Frequently Asked Questions
Yes, the college admits a main campus freshman class directly into the BSN program.
Direct admission means that admitted freshmen will have a guaranteed seat in the program's clinical portion, which begins in the second year, provided they complete all first-year nursing courses with at least a C grade, and have at least a 3.0 GPA by the end of their first year.
We recommend applicants score a minimum 23 on the ACT or 1070 on the SAT.
The minimum high school GPA accepted for direct admission is a 3.0. In addition, applicants must have maintained a 3.0 GPA throughout their high school senior year.
Because the university uses The Common Application, first-year applicants must submit a personal statement, a general essay, and at least one letter of recommendation. Applicants also must complete a nursing-specific essay.
Via The Common Application, applicants must list all extra-curricular activities (sports, clubs, societies, etc.), honors/awards/accolades/leadership experience, and work/volunteer experience.
Students not admitted to the program still can receive admission to the University of Cincinnati and complete their first year, then compete for admission to the BSN program as a second-year student.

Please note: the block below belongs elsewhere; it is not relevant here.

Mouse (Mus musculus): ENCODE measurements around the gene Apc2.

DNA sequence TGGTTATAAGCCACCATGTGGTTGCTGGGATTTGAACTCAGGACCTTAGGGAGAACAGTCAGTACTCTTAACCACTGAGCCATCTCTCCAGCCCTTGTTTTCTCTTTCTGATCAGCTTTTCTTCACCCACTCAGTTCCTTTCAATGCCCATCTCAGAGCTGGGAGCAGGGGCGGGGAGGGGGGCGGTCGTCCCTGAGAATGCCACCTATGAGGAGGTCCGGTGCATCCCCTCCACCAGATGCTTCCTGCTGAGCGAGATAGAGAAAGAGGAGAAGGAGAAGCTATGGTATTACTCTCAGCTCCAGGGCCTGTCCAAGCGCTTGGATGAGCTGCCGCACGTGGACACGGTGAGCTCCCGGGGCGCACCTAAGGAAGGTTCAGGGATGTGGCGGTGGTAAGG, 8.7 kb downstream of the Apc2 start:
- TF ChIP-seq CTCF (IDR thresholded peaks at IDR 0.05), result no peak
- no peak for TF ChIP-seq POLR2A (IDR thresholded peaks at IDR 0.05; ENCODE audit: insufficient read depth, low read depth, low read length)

Students can take the first-year nursing courses at any of UC’s campuses; however, "Success in College and Nursing" and "Introduction to Professional Nursing" are not offered at UC Blue Ash. Contact an academic advisor at 513-558-3600 for questions about courses or to obtain a transfer credit evaluation.
Once admitted into the BSN program, students must maintain a full-time course schedule and progress with their cohort throughout the program. Transfer and transition students can complete the first-year nursing curriculum on a part-time basis, if necessary.
The program's demands prevent students from obtaining a double major without extending the time to graduation.
The multiple mini interview (MMI) is an interview format that uses many short independent assessments, typically in a timed circuit, to obtain an aggregate score of each candidate's soft skills. Formally introduced at McMaster University Medical School in 2004, it has been adopted by medical, dental, pharmacy, and veterinary schools around the world.